Saturday, April 16, 2011

4. Prepare Dome & Mix & Lay 1st Layer

Template for Dimensions
I was excited about the next phase of the job - starting the oven.  I re-read the relevant sections in Simon Brookes's PDF file in preparation.  My father-in-law Bob worked with me on this job too.

Starting the Dome
We were restricted in size by the size of the shower tray and brick foundation.  I started marked out the available external dimensions (92cm deep x 89cm wide) on a table-top, and made a circle with string 18cm in from the edge (to represent three 6cm layers of clay).  I placed a 12-inch pizza tray in the space, and decided that it would be cramped, but possible to cook under these constraints.  (I later ordered 9-inch pizza trays, to make some more space for the coals.)

Measuring the Dome
We transferred the interior dimensions to the foundation using chalk, and then built a dome-shaped mound out of slightly damp clay.  We put wet newspaper over it, and due to a breeze, had to keep wetting it to stop the newspaper from drying and blowing away.

Then it was time to mix the clay with the sand.  I followed Simon Brookes's instructions pretty closely.  We put a thick but old tarp doubled over onto a concreted area.  We threw down a few shovels of sand, and we broke the clay into thumb-sized pieces.  We broke up clay and did the twist for ever.  Then we did it some more. This is apparently called 'puddling', and it is a nightmare of a job.  We may have had an overly dry mix, but that clay was determined to stay in blobs rather than mix with the sand.  Eventually we had a mix we liked.  It had taken about an hour of continuous dancing.

The Materials, Pre-Puddling
Then we started a second batch to ensure we would have enough for a single layer.  We actually ended up mixing more than we needed (by about a 20kg bag of chook feed); but I definitely wanted too much rather than not enough, and we really were guessing how much to mix.

I used the drop test on both batches, and both busted up a bit, with the second batch holding together better than the first.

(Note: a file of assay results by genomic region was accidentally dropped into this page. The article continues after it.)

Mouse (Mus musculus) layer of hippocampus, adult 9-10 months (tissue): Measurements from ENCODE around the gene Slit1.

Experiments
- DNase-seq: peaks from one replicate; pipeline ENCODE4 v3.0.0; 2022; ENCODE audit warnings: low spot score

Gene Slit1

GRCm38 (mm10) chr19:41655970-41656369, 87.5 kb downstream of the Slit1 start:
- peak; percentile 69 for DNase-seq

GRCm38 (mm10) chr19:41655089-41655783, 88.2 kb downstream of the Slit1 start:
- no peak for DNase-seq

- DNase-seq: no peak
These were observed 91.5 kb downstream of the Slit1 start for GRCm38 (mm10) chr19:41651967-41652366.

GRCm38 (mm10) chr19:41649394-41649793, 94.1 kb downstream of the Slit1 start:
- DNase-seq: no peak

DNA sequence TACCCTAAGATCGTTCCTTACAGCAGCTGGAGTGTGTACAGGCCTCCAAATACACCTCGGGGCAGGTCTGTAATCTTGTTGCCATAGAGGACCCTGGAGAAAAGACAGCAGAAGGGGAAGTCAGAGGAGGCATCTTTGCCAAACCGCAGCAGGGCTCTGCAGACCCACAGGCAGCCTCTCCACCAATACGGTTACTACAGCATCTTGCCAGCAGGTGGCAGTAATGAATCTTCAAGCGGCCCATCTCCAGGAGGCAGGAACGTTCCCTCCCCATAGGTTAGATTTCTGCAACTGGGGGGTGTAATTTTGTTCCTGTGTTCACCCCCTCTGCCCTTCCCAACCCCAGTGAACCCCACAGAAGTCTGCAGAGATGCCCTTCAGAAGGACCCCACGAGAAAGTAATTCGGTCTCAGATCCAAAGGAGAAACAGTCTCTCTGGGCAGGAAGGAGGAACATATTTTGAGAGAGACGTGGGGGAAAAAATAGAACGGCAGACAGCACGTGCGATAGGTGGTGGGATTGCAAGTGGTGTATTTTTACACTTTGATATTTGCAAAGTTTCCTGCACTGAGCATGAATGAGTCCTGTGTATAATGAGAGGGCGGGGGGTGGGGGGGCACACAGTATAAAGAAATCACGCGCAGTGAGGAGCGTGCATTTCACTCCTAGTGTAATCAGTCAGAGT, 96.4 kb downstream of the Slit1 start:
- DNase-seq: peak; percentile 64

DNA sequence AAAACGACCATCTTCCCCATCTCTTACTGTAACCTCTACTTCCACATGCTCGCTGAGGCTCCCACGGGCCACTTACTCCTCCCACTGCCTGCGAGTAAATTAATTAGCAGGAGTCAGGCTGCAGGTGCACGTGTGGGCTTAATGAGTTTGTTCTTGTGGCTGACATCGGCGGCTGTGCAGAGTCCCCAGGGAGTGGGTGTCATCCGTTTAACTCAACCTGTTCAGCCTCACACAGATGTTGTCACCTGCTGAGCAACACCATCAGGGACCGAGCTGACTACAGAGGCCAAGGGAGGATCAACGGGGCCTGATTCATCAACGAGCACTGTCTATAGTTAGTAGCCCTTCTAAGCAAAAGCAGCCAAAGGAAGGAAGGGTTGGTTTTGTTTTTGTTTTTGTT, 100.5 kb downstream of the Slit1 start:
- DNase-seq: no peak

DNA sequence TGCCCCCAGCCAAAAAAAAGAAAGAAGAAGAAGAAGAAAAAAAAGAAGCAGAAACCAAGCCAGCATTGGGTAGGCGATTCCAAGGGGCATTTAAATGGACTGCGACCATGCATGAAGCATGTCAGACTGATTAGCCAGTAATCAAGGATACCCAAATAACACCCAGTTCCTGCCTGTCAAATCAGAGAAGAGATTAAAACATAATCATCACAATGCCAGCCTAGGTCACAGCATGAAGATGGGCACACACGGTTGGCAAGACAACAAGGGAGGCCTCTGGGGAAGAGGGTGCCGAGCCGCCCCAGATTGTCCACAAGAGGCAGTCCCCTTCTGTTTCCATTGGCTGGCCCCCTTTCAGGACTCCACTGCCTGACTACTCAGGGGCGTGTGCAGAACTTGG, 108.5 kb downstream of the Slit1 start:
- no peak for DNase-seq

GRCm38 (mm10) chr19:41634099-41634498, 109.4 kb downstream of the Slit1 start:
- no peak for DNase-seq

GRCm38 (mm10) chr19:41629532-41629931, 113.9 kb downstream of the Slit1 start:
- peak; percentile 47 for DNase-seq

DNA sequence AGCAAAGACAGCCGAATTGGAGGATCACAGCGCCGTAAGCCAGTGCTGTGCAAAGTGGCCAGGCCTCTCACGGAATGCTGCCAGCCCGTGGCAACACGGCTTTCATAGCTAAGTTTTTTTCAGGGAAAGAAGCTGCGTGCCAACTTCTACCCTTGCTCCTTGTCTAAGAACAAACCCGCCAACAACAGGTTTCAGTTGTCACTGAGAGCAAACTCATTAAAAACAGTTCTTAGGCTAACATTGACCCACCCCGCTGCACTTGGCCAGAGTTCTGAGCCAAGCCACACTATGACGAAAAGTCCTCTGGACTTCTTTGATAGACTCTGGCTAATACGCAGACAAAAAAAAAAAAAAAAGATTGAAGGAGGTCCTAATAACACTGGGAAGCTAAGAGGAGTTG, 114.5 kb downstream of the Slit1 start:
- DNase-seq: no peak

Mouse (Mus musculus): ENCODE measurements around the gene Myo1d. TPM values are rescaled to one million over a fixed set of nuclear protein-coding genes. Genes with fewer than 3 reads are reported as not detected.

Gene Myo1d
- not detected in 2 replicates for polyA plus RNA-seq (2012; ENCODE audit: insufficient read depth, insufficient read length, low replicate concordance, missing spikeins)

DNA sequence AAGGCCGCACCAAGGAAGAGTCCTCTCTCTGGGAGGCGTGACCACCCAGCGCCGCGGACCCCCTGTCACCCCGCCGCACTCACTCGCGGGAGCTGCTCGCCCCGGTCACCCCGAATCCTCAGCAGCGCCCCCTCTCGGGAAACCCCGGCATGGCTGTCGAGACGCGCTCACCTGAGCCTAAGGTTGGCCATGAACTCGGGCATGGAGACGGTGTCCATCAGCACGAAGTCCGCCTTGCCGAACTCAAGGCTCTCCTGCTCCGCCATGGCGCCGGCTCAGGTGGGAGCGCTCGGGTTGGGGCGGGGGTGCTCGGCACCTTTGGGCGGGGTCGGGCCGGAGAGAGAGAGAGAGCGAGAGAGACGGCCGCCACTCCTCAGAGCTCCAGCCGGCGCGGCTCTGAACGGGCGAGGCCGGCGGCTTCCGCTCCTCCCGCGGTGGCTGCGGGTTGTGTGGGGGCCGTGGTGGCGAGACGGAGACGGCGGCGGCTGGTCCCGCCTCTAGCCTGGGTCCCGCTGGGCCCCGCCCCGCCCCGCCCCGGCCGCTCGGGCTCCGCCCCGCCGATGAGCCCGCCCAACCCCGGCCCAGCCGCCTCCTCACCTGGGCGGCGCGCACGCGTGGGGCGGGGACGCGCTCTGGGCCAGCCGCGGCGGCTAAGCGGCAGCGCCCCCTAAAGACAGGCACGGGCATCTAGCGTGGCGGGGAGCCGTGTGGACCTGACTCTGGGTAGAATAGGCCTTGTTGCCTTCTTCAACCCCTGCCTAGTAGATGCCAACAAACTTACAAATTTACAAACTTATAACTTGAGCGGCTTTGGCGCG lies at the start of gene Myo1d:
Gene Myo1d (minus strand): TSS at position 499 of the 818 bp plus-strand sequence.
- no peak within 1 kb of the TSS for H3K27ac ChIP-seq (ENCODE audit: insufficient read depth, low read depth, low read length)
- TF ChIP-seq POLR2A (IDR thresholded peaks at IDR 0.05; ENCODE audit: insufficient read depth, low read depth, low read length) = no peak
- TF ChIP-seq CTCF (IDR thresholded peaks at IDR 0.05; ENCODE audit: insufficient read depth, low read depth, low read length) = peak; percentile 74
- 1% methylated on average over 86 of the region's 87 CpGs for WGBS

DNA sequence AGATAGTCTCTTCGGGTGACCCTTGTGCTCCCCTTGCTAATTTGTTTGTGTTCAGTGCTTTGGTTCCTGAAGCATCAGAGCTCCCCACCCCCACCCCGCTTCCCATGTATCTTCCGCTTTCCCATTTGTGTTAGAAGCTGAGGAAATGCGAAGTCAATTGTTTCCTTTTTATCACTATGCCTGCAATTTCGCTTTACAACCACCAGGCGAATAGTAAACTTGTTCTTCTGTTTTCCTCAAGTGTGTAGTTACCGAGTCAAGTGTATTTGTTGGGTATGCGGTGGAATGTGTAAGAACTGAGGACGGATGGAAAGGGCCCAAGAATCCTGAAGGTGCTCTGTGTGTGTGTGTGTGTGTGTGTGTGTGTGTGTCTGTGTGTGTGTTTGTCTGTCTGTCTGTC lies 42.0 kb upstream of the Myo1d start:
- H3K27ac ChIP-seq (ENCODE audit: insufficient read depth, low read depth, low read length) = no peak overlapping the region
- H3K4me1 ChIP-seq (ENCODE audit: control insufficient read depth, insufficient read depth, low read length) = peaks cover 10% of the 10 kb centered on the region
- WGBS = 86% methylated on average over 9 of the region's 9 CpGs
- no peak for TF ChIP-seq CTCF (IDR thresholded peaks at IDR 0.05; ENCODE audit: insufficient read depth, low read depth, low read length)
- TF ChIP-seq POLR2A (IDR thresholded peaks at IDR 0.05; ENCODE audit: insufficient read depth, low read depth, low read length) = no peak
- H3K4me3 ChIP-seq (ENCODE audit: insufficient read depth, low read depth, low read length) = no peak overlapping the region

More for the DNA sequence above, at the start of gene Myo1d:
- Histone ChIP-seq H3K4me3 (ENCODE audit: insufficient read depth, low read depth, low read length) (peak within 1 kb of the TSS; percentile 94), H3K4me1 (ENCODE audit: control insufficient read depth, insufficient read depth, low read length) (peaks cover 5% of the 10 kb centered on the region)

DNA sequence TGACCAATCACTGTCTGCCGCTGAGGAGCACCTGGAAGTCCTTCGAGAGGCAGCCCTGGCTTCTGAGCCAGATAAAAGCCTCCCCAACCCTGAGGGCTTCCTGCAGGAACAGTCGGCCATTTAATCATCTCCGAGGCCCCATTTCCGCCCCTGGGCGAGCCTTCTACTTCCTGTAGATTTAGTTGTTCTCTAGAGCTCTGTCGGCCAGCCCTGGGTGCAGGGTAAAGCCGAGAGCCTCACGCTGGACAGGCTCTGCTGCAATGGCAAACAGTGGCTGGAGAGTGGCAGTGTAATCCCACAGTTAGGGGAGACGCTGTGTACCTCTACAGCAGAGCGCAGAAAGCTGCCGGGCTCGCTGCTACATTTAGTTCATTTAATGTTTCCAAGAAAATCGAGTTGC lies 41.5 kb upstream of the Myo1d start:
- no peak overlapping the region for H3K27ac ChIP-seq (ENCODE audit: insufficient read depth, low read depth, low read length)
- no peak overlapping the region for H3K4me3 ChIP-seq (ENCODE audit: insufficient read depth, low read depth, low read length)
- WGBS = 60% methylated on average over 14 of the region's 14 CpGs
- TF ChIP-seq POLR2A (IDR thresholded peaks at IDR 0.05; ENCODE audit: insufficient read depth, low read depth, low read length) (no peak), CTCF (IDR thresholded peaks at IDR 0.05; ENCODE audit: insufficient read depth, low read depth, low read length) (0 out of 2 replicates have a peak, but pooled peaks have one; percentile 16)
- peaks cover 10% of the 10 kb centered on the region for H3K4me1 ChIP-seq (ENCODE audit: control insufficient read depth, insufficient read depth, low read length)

If anyone is interested, I used 2-day old clay (I dug it up 2 days before, and just dropped it in a heap on the ground), and I estimate this layer involved the following quantities:
Puddling (Doing 'The Twist')

First batch:

2 x full 18-litre bucket of lumpy clay
4 x 3/4 full 18-litre bucket of sand

Second batch:
2 x full 18-litre bucket of lumpy clay
4 x 3/4 full 18-litre bucket of sand
Adding the First Layer

We added water by guess (probably between 9 and 18 litres in all for each batch), mainly keeping the mixture damp rather than wet.  (Based on the theory that we can add more water but we cannot take it away.)  I think our approach resulted in a too sandy and too dry mix, especially based on what we worked with for the next two layers.
Nearly Finished the First Layer

We applied this layer by making small, very rough bricks and karate chopping the back edges going around in circles.  We had a fair bit of clay left, so we added some of this by slapping it on in handfuls.  This was not so much an entire layer as a thick coating on and between the rough bricks. In adding this rough layer it became apparent that a lot of our thumb sized lumps of clay were still thumb-sized lumps of clay.  (We had not mixed them in very well.)

...Geoff the Dancer (speciality: the twist)


  1. is your base fire bricks or regular bricks?

  2. Hi Roger,
    I used regular bricks as (a) they were available for free, and (b) I couldn't find a solid argument for firebricks on the internet. In hindsight I suspect that these do not hold heat as well as they could, but give my cooking method (pizza tray on coals) that has not been a problem.